Page number 6 of this little Haberdasher’s album has two images missing. I have no idea why, it came to me this way. And instead of all men, we buck the trend with a duo of the feminine persuasion in place of a fellow. I like the subtle smiles on their faces. Note that the woman on the left is not looking into the camera, but is instead looking into the midfield. The woman on the right isn’t exactly looking into the camera either, but her eyes are directed more toward the front. In addition, we have a young man in what I am guessing is a boater or other wide brimmed stiff hat, and this dude has some seriously big ears.
26 Jul 2015 Leave a comment
20 Jul 2015 2 Comments
You must have thought I forgot about you! And, well, I sort of did. We had some upheaval around the homestead, and I had to focus there instead of here. Thanks for bearing with me. Your reward is another fine page from this Haberdasher’s gem tintype album. Being as men were often coiffed and whiskered in the 19th century, it is all the more obvious in a group when one man is the odd man out. Who knows why he did not wear a mustache or beard. It is a personal choice that is also influenced by fashion trends. Maybe his wife didn’t like it. Click each image below for greater detail.
29 Jun 2015 1 Comment
Here’s the next page in our bowler hat extravaganza, with three more wonderful hats. Or are they new? The bottom left image is a repeat from a previous page with the high bowler hat. The top left and lower right look like the same person at first glance, but are two distinct faces. I imagine if you were looking for a man in a crowd of men wearing these hats it would be difficult to find the exact one you wanted!
15 Jun 2015 2 Comments
Not a hat to be seen in this page of the Haberdasher’s book, but there are some nice bowties at least. Note how the top right image is so dark. I can only assume it was due to poor finishing by the photographer and the image has oxidized and faded with time.
The fellow at the lower left immediately made me think of a more modern personage.
This is Paul Benedict, an American actor best known for roles in The Jefferson’s television show, the Muppet show and movies, and a variety of Christopher guest movies, such as This is Spinal Tap and Waiting for Guffman. The Victorian doppleganger also appears on the first page of the album, wearing a derby hat.
09 Jun 2015 3 Comments
Here is the second page of the wonderful Haberdasher book and just look at these wonderful chapeaux! The one at top right has the look of a top hat, but I believe it might be a high bowler. Frankly, I don’t know much about men’s hats…ladies bonnets, now I could talk for a while on those! I shall have to do some research on these toppers to find out more about them. Anyone who knows more is welcome to comment! Note that while all three hats shown have a dip in the center front, the men each wear their hat to their best advantage, and thereby result in a different bit of flair. Top left looks a bit dour, top right looks formal and lower right looks dapper. Not to be left out, lower left looks very glossy. Hair was handled so very differently by 19th century people than it is today! Hair oil was encouraged so the shiny hair would look healthy. Can you just imagine running your fingers through that hair? I sure can’t. Ick.
Click the images below for a bit more detail.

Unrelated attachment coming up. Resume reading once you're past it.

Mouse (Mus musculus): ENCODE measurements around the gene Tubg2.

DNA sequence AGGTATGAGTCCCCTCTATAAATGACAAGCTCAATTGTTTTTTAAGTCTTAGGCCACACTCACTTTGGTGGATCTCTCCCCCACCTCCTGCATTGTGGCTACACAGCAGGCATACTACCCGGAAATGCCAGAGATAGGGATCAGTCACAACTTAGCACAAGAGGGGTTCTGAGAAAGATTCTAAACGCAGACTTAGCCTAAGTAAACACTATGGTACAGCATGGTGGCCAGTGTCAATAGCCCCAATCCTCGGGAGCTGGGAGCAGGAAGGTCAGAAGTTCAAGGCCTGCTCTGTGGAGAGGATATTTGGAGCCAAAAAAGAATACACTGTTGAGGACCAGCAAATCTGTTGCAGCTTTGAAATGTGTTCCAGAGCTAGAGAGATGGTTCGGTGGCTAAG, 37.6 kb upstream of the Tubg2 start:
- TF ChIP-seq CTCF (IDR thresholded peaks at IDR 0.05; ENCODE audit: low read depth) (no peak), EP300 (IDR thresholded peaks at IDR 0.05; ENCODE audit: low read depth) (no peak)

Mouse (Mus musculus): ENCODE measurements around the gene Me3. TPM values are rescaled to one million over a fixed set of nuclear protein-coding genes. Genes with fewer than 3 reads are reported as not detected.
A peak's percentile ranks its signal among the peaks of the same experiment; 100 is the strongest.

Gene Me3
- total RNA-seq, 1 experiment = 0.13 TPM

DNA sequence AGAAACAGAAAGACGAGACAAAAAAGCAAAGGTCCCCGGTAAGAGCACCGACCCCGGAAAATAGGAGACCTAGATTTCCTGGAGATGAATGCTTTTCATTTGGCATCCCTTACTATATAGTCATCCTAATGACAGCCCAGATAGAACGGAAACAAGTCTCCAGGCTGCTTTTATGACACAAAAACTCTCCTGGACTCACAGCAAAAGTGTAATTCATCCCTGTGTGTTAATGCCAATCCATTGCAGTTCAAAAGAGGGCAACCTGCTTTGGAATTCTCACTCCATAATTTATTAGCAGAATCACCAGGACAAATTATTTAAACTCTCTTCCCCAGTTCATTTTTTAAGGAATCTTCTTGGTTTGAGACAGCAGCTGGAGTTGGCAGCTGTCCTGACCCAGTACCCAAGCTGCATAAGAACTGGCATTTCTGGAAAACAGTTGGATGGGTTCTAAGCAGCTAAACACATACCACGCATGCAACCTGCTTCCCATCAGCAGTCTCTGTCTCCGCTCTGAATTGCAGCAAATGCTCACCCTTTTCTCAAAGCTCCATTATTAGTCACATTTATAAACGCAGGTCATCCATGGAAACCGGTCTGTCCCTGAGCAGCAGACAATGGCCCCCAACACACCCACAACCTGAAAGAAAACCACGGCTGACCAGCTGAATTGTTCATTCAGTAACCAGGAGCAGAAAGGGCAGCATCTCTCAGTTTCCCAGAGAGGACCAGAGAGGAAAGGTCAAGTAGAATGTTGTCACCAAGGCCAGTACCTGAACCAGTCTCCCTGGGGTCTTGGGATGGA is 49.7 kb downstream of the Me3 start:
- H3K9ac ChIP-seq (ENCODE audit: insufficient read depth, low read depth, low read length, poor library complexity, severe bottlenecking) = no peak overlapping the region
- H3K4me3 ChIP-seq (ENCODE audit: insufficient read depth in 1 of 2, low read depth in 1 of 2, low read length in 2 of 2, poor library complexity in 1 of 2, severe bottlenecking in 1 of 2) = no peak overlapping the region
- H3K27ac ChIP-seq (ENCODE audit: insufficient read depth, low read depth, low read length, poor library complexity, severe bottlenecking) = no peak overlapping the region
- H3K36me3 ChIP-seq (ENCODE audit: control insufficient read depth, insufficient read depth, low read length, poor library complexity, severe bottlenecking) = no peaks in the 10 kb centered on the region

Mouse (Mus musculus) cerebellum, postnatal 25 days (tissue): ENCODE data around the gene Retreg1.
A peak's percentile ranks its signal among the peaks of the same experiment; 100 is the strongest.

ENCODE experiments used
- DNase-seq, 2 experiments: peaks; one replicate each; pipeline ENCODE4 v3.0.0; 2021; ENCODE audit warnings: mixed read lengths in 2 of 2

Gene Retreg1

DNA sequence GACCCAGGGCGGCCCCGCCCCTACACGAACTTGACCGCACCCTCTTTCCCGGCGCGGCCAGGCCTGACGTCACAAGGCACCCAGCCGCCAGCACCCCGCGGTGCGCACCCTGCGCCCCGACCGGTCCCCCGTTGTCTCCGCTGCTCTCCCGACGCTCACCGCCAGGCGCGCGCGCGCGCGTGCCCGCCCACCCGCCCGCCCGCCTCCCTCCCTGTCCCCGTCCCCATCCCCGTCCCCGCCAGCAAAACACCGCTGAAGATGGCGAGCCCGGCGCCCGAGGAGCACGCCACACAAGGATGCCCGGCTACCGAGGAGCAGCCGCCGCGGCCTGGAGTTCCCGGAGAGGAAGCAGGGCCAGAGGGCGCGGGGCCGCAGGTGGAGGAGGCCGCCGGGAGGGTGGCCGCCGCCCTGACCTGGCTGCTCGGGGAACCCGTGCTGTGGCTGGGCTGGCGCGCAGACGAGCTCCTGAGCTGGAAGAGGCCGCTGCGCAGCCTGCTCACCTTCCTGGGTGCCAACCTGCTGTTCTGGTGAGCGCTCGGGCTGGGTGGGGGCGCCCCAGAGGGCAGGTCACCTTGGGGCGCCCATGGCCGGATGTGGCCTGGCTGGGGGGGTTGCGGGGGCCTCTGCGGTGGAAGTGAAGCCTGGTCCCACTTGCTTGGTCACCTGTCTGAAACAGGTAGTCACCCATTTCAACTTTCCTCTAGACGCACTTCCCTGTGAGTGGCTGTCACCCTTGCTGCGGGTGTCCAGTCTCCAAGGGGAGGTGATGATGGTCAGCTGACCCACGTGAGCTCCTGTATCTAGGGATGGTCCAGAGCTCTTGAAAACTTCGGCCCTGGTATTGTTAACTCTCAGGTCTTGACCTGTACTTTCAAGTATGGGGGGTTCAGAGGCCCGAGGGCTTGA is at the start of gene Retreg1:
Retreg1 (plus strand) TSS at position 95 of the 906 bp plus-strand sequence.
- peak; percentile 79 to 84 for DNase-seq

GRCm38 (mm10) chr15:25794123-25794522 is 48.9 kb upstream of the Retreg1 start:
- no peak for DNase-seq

01 Jun 2015 6 Comments
in Facial Hair, Gem tintype, Haberdasher, Jewelry and Adornments, Men, Tintype Tags: antique glasses, bowler hat, gem, gem tin type, gem tintype, gen tintype album, glasses, spectacles, tintype album, Victorian bowler hat
I really need to stay off of eBay, haha. I found this fabulous little gem album a while back and I really could not control myself. Once you see inside of it, you will understand why. The album holds gem tintypes, those tiny representations that were popular during the second half of the 19th century. Since I previously gave you a history lesson on the gem tintype, I won’t go into that today (just click the link there).
Here’s the reason I call this little book the Haberdasher’s book. Nearly every photo is of a man and many of them have terrific hats! This is the first page seen when you open the book. It was previously repaired by someone skilled. You can see just a bit of the webbing in the upper center binding. Each page has 4 gem tintypes. There are 38 images in all.
Do you not just LOVE this?! Take a close look at the first image…not only does he have a snazzy bowler, but he has pince nez spectacles! We have bowlers, mustaches, bowties, spectacles and tons of character, all on one little page. I think I’m going to hyperventilate! :-) Some of the faces are repeated and two images have been removed, but for what it’s worth, this is a truly spectacular find and I can’t wait to share it with you.
05 May 2015 2 Comments
in 1870s, 1880s, British - all, CdV, Facial Hair, Identified, Men Tags: antique british photo, english photograph, victorian beard, victorian british photo, Victorian England, victorian facial hair, victorian man
Today’s photograph is of Uncle Edmund Tomkins, either from America or who went to America. Uncle Edmund is sporting a rather wispy beard and mustache that makes me think there is an unfortunate scratch or blemish on the surface of the image. He must have been proud of it to wear it for his photograph, but in my book, this is not something to memorialize.
According to the back of the card, Uncle Edmund was also Lucy & Emily’s Dad. He may also be related to our previous subject, Uncle Taylor from Sheffield, as the handwriting on the backs is the same. They don’t look at all similar in their facial features, so possibly are in-law uncles or from opposite sides of the family. We can never know.
The photographer selected by Uncle Edmund was Helsby & Co, 34 Church Street in Liverpool, England.